SCIENTISTS in Australia have developed a fireproof plastic that could be used to protect structural steel and electric cables.
Researchers at the Commonwealth Scientific and Industrial Research Organisation and the Cooperative Research Centre for Polymers have developed polymers that turn into fireproof ceramic when exposed to heat.
Initially developed for use in fire-resistant electric cables, the team found that the material could also be used as passive fire protection for structural steel and help to keep fire localised.
Team leader Vince Dowling said: 'As the polymer melted and disintegrated in the heat, the ceramic formed a protective insulating layer, preventing short circuits and enabling the current to keep flowing.'
Polymers normally start to melt at between 100 and 200 deg C and completely disintegrate at 400 deg C. Ceramics are typically formed at temperatures of more than 700 deg C, rendering them virtually fireproof.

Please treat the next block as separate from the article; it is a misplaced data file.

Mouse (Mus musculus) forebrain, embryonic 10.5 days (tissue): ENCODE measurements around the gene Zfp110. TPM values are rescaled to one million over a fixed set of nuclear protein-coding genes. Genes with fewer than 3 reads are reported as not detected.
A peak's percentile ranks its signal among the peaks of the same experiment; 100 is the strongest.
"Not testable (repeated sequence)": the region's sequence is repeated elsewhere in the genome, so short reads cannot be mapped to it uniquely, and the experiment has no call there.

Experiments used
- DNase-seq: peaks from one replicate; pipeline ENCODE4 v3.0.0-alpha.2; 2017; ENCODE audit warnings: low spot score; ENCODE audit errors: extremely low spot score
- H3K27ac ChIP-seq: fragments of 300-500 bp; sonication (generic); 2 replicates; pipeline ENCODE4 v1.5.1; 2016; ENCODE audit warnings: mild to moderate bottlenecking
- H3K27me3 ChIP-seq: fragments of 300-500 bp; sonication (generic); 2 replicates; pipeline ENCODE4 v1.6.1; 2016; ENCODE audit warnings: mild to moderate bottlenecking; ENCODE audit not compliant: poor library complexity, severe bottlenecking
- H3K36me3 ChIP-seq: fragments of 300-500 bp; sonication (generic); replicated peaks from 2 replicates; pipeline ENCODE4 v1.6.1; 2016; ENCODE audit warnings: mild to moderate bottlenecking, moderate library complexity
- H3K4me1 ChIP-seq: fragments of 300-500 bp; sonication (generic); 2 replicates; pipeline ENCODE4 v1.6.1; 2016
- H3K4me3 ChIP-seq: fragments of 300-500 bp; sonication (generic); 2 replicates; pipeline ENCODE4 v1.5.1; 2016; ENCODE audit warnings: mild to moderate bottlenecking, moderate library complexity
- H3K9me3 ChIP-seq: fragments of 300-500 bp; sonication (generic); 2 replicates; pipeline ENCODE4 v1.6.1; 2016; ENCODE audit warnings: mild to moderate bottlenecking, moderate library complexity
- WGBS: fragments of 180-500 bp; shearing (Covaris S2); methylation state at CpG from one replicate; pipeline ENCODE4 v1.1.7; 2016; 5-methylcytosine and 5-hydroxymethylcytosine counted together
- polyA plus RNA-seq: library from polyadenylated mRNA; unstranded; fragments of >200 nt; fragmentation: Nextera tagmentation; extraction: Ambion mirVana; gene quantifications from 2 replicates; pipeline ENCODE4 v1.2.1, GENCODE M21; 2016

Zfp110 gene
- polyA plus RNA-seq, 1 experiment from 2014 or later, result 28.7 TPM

A spin-off company, Ceram Polymerik, has already received and despatched the first order for the material from Devonbased fire protection specialist Lorient Polyproducts.
It intends to use the material in several passive fire protection products but it could be used in a variety of applications, Mr Dowling claimed.
He said: 'The aim is to contain the movement of heat and smoke between floors and rooms by sealing penetrations, prolonging stability and to protect structural components.'